Again, some things need to be considered before moving forward. If you want to use the fire hydrant for refilling purposes, always inform the city fire department. Some fire departments may even do it for free, but the main thing is, always be a good boy/girl and ask.
- Well Water
Well, how about bypassing the city and the delivery service and enlist the help of Mother Nature? You can do that and spend zero dollars if you already have a well in your property. But then again, not everything that’s “free” is actually free, right?
If you decide to fill the pool with well water, there are some things to consider. Number one is the well’s capacity. Two is that you need to test it first and then treat the water accordingly. Whatever you find out by testing the water, that should be the foremost strategy in treating it. If the well water has a high iron and manganese concentration, then chlorinating it and putting algaecide is the solution. Other treatment options include a pool clarifier, basicity corrector, and a chlorine shock.
With all of these things considered, well water refilling does take a considerable time. Aside from the needed water treatment and such, it probably takes two full days to complete the task. If you and your kids want to splurge on the pool right away, this is not the way to do it.
What to Do Before Filling Up
Before the actual water-refilling job, you have to lay the groundwork first to prevent property damage. Water comes off the hose in a high-pressure environment so it’s best to protect the hose and reduce the pressure by cushioning the edge with a strong cloth. Also, make sure that you do not completely dry off the pool. Leave a few inches of water or if you did run the pool dry, fill up those few inches yourself.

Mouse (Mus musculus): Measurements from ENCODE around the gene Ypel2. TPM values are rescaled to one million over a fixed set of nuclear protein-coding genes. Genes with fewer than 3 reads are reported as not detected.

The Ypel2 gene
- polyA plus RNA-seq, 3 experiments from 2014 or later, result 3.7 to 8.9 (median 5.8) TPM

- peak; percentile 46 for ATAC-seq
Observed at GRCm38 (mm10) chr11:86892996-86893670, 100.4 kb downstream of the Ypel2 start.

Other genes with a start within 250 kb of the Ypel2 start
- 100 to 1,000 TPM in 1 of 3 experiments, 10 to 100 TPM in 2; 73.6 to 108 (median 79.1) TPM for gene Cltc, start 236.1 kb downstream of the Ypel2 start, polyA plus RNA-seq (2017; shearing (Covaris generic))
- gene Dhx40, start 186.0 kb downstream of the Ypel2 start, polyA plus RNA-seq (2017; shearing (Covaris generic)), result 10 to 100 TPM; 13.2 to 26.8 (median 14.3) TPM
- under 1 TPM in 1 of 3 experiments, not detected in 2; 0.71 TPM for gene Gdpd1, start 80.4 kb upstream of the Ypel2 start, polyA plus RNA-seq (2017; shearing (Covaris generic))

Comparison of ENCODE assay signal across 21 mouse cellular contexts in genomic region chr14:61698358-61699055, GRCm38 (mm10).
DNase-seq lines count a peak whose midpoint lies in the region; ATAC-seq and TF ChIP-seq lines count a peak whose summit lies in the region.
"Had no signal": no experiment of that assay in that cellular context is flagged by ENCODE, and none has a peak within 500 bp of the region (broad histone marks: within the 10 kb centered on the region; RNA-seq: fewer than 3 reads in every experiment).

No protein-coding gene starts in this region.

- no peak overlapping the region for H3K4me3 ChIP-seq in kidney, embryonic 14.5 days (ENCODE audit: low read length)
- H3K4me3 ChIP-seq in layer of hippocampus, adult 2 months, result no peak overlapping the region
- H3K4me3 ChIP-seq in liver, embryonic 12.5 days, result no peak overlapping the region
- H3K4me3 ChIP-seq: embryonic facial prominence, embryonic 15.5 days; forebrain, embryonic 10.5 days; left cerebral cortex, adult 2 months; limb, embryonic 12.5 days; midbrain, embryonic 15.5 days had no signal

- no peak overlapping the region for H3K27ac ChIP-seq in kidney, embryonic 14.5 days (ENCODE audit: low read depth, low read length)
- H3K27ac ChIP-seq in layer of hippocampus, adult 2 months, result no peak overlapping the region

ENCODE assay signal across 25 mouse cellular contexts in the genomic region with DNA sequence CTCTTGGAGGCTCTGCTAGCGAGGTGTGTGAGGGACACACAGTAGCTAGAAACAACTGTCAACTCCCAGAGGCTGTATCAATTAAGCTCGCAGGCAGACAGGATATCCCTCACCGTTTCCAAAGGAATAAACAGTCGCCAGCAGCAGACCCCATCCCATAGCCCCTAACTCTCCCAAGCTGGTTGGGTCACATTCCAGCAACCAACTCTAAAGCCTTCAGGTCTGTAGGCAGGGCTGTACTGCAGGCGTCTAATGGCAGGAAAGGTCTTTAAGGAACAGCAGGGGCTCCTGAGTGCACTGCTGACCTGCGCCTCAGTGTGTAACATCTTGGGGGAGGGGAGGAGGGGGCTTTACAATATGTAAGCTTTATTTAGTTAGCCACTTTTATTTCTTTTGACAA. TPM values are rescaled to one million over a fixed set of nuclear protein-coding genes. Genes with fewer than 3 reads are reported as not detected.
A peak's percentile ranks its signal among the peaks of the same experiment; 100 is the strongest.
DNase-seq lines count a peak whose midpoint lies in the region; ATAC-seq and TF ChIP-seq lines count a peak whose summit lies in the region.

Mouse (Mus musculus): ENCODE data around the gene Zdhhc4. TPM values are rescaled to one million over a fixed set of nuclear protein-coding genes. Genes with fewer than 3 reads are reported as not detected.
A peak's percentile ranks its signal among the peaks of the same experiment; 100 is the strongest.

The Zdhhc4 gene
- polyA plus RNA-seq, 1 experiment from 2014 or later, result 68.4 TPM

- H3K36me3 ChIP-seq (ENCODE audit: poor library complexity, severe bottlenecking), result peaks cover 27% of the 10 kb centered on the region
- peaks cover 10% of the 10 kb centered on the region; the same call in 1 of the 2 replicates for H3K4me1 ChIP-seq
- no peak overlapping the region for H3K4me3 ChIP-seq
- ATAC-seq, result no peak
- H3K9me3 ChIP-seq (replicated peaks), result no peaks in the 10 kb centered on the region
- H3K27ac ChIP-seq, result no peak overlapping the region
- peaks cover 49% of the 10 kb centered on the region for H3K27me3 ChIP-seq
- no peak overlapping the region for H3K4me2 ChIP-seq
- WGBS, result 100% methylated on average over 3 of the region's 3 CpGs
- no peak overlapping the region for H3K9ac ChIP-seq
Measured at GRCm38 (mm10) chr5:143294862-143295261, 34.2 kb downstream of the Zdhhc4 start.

Here are some reasons why you should do this:
- This is the best time to inspect the pool liner. The pool liner is the covering over the whole pool structure that gives the pool its clean appearance.
- As you’re doing the inspection, this is also the best time to smoothen out any creases in the pool liner. When the pool is already filled, it will be virtually impossible to fix out the wrinkles.
- This is an excellent way to reduce the pressure in the entire pool system.
When to Refill the Pool
You may want to drain and refill the pool in a pool’s normal life cycle once every two or three years. That doesn’t mean that you won’t need to top up the pool water every now and then. Because of factors such as evaporation and splashing, the pool’s water levels tend to get lower.
In summer, you may actually need to add water to the pool every couple of weeks. The sun’s intense heat and the fact that the kids are all out there splashing will lower the pool’s water level faster than usual. During this season, you’d feel the heat, both out in the sun and the water bill at the end of the month.
To curtail the pool’s water loss, here are some things that you can do:
- Cover the pool when not in use to reduce evaporation
- Tell the kids to calm down on the splashing
- Keep the water level a little lower than usual to prevent water from spilling/splashing onto the sides
- Backwash only when necessary and end as soon as the water runs clear
It’s also imperative for all pool owners to always be mindful and enforce a strict cleaning procedure. Many have invested in robotic pool cleaners to save time and make the cleaning process easier. Some models support weekly scheduling, so you are not going to miss any cleaning rounds. This way, you won’t have to go through draining and refilling water as much. It saves a lot of money in the long run while the pools continue to provide pleasure for the pool owners.